A wee bit o’ cantraip

This is one of my favourite words for magic. I like it because it’s old and it’s a Scots word. The English say “cantrip” and use the word to refer to ‘scam.”

The English need to get their minds right about this.

My ancestry is Scots, with a strong dash of Irish from my mother’s side of the family. That means I was born with an affinity for cantraip whether it was the spell of a witch or the mischief out of the faerie world.

In The Life of Robert Burns, which you can find in Project Guttenberg, he says:  “I owed much to an old woman (Jenny Wilson) who resided in the family, remarkable for her credulity and superstition. She had, I suppose, the largest collection in the country of tales and songs, concerning devils, ghosts, fairies, brownies, witches, warlocks, spunkies, kelpies, elf-candles, dead-lights, wraiths, apparitions, cantraips, giants, enchanted towers, dragons, and other trumpery. This cultivated the latent seeds of poesie; but had so strong an effect upon my imagination that to this hour, in my nocturnal rambles, I sometimes keep a look-out on suspicious places.”

I grew up reading Bobby Burns’s lowland Scots poems and perhaps that influenced me as much as my DNA to always be seeking a fair bit o’ cantraip in every dark wood and every dark woman.

Truth be told, I expect that the many worlds interpretation of quantum mechanics and panpsychism will ultimately explain many things that are best-considered cantraip at present.  Quantum physics is science and panpsychism is superstition (or so some say), but they have a lot more in common than the followers of either viewpoint are willing to acknowledge yet. I’m enchanted by both–call it a Scots Irish thing.

Cantraip is never sleight of hand, the kind of “magic” you see during most magic shows on TV or conventions. I did like Erin Morgenstern’s novel The Night Circus wherein the magicians were using real magic while pretending it was sleight of hand. Whenever I see purported sleights of hand, I wonder, “hmm, is that real magic or practices misdirection?”

Sleight of hand, it seems, is much easier for audiences to believe in. Audiences want to be fooled, and they are. The great sucess of Penn and Teller is evidence of that. If you saw Tony Randal in the 1964 movie 7 Faces of Dr. Lao, you may remember that the audience was far more excited over the splashy sleight of hand than Merlin’s real magic.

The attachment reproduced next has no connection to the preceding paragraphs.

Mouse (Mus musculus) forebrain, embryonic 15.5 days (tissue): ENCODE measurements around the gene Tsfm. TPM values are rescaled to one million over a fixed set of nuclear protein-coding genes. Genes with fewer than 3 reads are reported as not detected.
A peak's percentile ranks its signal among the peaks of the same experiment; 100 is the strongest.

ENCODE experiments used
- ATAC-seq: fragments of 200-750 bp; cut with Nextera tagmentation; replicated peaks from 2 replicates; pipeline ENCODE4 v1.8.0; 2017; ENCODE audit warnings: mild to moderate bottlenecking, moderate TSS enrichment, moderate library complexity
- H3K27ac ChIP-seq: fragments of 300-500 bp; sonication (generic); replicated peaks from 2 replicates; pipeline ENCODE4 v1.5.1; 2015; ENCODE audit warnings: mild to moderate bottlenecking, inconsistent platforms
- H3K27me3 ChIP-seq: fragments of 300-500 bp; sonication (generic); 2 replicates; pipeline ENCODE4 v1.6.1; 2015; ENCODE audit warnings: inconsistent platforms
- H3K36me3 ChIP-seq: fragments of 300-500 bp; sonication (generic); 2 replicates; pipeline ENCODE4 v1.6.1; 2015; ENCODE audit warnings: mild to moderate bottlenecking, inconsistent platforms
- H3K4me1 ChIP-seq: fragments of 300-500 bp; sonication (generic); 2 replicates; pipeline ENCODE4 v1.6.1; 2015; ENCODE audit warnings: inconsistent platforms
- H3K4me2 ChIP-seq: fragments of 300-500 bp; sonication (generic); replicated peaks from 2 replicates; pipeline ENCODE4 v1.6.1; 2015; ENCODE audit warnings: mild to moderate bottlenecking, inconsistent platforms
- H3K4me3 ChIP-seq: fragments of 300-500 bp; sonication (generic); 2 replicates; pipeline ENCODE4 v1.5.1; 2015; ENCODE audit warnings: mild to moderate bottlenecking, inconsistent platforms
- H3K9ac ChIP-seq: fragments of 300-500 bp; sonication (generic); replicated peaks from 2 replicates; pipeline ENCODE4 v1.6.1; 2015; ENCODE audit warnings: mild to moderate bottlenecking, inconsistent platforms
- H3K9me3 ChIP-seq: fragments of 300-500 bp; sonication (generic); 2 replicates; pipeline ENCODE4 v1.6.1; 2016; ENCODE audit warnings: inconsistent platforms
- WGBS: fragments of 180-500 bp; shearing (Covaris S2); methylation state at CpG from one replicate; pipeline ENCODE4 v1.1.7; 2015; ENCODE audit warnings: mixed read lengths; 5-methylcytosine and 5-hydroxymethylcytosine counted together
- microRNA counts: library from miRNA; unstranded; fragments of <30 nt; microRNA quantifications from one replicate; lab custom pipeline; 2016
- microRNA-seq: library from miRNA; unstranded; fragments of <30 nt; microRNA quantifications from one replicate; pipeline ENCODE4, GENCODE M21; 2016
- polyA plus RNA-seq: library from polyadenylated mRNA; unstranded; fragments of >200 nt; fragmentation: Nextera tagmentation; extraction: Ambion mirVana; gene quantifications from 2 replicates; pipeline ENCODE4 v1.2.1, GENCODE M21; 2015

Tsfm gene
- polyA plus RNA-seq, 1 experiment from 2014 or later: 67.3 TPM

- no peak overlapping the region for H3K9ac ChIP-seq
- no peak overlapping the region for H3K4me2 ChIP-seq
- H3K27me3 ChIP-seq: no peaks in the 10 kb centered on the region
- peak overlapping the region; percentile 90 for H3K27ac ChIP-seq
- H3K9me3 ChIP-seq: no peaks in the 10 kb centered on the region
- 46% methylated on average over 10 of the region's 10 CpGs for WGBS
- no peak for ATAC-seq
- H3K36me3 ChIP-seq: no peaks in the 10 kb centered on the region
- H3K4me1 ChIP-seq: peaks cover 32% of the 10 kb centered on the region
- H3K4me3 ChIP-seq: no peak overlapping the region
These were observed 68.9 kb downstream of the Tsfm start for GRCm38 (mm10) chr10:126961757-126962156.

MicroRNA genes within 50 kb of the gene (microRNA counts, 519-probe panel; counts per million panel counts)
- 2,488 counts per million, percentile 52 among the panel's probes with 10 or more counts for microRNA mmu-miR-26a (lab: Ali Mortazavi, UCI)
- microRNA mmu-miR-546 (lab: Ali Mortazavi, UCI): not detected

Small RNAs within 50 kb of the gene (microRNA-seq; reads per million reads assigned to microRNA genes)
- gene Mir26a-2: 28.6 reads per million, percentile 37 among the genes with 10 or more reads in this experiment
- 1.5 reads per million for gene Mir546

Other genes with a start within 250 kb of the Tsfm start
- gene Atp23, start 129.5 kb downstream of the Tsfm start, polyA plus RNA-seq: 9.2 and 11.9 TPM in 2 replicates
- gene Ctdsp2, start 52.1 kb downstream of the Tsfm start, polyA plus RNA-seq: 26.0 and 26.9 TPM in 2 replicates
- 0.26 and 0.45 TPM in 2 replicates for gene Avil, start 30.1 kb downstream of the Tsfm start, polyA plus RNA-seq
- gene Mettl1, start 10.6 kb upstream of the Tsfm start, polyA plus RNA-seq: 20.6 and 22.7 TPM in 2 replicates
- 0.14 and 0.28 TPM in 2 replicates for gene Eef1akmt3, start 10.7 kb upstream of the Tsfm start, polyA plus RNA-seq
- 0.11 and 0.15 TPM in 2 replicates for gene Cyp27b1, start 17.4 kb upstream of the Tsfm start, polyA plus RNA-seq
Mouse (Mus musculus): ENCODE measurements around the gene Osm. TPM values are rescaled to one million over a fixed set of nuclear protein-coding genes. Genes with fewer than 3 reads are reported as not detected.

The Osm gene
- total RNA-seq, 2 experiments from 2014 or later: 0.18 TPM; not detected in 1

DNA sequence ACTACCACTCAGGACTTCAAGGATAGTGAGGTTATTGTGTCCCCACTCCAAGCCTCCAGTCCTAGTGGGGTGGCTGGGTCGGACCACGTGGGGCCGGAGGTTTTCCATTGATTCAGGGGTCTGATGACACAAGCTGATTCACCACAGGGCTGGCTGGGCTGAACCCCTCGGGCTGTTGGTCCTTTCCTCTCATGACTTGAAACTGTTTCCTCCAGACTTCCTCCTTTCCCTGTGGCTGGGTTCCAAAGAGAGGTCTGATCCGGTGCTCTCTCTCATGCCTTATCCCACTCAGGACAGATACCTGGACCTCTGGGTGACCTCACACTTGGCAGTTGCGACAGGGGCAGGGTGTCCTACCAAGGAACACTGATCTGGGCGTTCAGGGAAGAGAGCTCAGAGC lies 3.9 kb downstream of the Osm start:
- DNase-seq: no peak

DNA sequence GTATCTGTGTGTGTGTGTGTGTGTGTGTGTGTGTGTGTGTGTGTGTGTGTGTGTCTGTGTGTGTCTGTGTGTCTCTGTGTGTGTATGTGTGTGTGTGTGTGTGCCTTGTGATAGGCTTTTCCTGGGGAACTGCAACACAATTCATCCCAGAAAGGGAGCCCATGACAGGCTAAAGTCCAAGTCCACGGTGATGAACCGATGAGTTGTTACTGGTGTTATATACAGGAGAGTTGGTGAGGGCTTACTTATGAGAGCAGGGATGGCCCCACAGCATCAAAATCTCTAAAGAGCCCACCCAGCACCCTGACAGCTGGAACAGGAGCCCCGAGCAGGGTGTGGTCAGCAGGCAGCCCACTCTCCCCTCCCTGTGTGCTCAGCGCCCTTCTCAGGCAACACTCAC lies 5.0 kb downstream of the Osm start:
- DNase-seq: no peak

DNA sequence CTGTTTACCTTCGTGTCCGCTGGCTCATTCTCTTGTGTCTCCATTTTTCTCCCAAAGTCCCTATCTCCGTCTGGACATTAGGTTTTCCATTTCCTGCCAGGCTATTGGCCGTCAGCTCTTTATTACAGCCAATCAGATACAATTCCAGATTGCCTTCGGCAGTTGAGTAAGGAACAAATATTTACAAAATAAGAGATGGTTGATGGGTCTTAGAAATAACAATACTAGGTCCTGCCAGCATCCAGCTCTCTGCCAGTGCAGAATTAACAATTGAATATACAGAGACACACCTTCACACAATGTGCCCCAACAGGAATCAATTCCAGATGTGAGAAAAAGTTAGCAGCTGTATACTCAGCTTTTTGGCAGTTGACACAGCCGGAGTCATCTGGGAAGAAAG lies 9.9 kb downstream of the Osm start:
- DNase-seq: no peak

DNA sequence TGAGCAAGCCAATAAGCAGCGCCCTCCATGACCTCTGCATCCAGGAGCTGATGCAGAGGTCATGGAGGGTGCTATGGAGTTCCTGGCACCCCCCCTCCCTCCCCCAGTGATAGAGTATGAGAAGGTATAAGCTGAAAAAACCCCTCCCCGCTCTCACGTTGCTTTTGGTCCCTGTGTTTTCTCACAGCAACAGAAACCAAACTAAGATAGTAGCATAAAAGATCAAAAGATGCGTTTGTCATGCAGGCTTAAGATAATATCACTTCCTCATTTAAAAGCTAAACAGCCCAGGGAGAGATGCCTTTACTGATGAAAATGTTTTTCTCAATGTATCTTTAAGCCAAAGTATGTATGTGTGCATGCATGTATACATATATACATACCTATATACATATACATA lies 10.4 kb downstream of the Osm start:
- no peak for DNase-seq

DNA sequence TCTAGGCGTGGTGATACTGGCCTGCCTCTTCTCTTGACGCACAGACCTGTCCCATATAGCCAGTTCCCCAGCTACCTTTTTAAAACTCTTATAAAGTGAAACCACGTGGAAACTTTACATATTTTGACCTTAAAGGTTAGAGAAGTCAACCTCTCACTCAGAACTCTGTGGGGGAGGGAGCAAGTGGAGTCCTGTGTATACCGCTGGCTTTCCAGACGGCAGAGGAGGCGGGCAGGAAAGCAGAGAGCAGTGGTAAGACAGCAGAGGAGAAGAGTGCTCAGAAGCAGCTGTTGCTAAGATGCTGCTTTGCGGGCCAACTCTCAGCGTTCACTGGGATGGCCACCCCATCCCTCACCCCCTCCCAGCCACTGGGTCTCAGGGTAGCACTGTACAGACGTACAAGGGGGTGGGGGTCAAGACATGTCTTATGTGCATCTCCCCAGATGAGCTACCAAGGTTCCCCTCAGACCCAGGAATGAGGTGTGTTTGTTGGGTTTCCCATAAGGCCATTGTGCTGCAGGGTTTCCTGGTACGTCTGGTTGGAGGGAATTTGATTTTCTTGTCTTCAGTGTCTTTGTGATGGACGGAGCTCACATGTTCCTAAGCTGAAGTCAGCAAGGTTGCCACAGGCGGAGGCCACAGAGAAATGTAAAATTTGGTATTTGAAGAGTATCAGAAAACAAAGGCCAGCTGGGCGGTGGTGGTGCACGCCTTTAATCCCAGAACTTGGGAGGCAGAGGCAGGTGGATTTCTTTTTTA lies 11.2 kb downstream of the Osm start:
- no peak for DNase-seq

You fools, I thought.

The world might be better if we could buy faerie dust at Walmart. We need a wee bit o’ cantraip to give us hope, make us smile, and prove that Washington’s politicians don’t know everything.

Malcolm

 

 

 

 

 

 

Advertisements

Florida Folk Magic Series: a journey into the past

In 1954, the year in which most of my Florida Folk Magic Series is set, Dwight D. Eisenhower was President, Richard M. Nixon was Vice President, Earl Warren was the Chief Justice of the Supreme Court, and  Elvis Presley issued his first single, “That’s All Right”, on Sun Records. It was the era of an unconstitutional Communist witch hunt conducted by Senator Joseph McCarthy. It was the era of Jim Crow and the so-called “separate but equal” doctrine.

It seemed natural to me then, even in grade school, that people were still talking about World War II and that when kids played army in their backyards, they were fighting the Japanese and the Germans. What seemed unnatural to me then was that people were still, one way or another, fighting and re-fighting the U. S. Civil War.

The words “terrorism” and “terrorist organization” weren’t part of national security debates in those days, but if they had been, the KKK should have born that label; permitting the group to march in parades was, as saw it then, as ludicrous as allowing the Mafia to march in parades and, as I see it now, made as much sense as allowing ISIS to march in a U. S. parade today.

My own childhood years were good ones, but Klan violence–which was heavy in Florida–and the mistreatment of African Americans as a group were, to me, an intolerable smear on our nation’s intentions and mission as written down in the Declaration of Independence and the Constitution.

The vestiges of that smear are still part of a polarized national debate today. We still have more problems to solve and attitudes to change in 2018 than we should. White supremacists, neo-Nazis, bigots, and misogynists, as I still see it, are people with an Attila the Hun mentality and, frankly, we’d be better off if we put them on a giant ice-flow and set them adrift during hurricane season.